Listening to The Dark Side of The Moon is an emotional journey through sound, political themes and the band’s state of mind at the time. A cinematic masterpiece, Pink Floyd’s Dark Side of the Moon catapulted the band into instant stardom and spent 14 years on the Billboard charts. And with 45 million copies globally sold, there is no question about the magnitude of this Progressive Rock album.
But perhaps its most important influence is in its engineering and the band’s technical skills with electronic instruments and sound effects. Masterfully framing the themes of madness, angst, and alienation – a heartbeat opens and introduces the album, building to a crescendo with the ticking of a clock, muted voices, the sound of a motor, and finally manic laughter, as you step through the portal onto the Dark Side of the Moon.
What follows is a sonic exploration. Each song flows into the next, gains momentum, rises to a sharp peak, and then bottoms out as you breathe a sharp sigh of relief. Songs like Brain Damage represent the protagonist’s mounting anxiety and a struggle with mental illness.
No other album has had as profound an impact on the hearts and minds of Rock fans as Dark Side of The Moon. From Paul McCartney to Radiohead, generations of musicians have found inspiration in not just the metaphorical journey, but the technical aspects like the cash register loop that Pink Floyd used in this album.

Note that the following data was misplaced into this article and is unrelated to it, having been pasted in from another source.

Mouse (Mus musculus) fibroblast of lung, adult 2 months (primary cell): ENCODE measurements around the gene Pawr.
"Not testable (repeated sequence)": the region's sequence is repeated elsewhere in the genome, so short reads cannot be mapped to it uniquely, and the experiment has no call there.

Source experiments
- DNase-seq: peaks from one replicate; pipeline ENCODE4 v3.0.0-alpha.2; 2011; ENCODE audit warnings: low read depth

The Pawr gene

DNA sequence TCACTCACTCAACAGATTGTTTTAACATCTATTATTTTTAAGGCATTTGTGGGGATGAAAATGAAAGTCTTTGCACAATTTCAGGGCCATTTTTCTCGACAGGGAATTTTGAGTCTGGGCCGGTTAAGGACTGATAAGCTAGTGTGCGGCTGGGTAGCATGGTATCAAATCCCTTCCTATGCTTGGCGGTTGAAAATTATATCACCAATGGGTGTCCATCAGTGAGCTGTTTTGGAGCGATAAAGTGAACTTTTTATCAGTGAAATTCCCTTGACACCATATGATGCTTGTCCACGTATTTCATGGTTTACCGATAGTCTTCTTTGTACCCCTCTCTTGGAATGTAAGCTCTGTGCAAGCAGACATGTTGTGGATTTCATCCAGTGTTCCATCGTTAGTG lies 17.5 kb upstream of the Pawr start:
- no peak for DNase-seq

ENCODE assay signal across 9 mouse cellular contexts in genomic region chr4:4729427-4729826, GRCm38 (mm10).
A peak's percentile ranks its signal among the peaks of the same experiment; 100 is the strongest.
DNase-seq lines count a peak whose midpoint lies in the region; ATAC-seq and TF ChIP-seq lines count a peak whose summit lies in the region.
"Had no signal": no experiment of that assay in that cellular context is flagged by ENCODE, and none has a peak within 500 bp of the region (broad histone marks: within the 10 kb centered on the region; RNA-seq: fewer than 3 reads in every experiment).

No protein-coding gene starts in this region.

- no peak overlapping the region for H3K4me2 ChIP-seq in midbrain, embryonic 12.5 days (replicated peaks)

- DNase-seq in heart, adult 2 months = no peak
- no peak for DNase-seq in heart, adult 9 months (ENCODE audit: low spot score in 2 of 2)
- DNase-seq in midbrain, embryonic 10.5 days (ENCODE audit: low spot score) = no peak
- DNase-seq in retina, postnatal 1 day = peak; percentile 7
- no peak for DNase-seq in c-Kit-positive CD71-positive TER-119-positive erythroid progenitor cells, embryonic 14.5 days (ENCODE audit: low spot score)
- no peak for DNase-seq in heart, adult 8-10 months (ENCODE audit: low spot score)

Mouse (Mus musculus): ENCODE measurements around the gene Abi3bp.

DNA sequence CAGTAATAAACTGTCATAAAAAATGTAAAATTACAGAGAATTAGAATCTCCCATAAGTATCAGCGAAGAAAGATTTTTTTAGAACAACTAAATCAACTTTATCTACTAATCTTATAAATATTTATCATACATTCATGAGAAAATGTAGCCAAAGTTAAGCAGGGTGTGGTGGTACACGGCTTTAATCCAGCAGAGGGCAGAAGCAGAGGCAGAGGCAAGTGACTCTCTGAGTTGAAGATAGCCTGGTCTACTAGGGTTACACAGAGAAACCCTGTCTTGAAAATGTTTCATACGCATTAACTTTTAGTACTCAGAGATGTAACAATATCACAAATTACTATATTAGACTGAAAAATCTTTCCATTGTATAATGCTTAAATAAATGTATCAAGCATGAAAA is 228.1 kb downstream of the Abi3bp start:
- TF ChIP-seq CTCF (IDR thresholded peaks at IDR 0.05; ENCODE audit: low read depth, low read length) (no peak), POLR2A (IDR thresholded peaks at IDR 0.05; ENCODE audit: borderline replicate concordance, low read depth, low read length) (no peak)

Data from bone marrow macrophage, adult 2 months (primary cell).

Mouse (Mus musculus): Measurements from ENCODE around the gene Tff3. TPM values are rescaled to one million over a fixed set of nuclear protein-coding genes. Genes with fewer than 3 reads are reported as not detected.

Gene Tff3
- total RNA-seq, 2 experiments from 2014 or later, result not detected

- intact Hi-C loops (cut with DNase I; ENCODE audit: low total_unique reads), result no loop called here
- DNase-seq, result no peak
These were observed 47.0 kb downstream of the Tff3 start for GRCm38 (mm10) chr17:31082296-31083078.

David Bowie – The Rise & Fall of Ziggy Stardust and The Spiders from Mars
Dedicated to performance and craft, David Bowie’s The Rise & Fall of Ziggy Stardust is widely considered one of the most influential Art Rock albums of all time. Bowie’s fifth studio album centres around the character Ziggy Stardust, an extra-terrestrial lifeform who embodied the rock lifestyle of hard drugs, liquor and sex, but preached a message of love.
This experimental album established not just Bowie’s legacy, but an interesting combination of theatre and rock. From his intense vocal range to his gender-bending costumes, the Ziggy persona became forever intertwined with Bowie’s personality.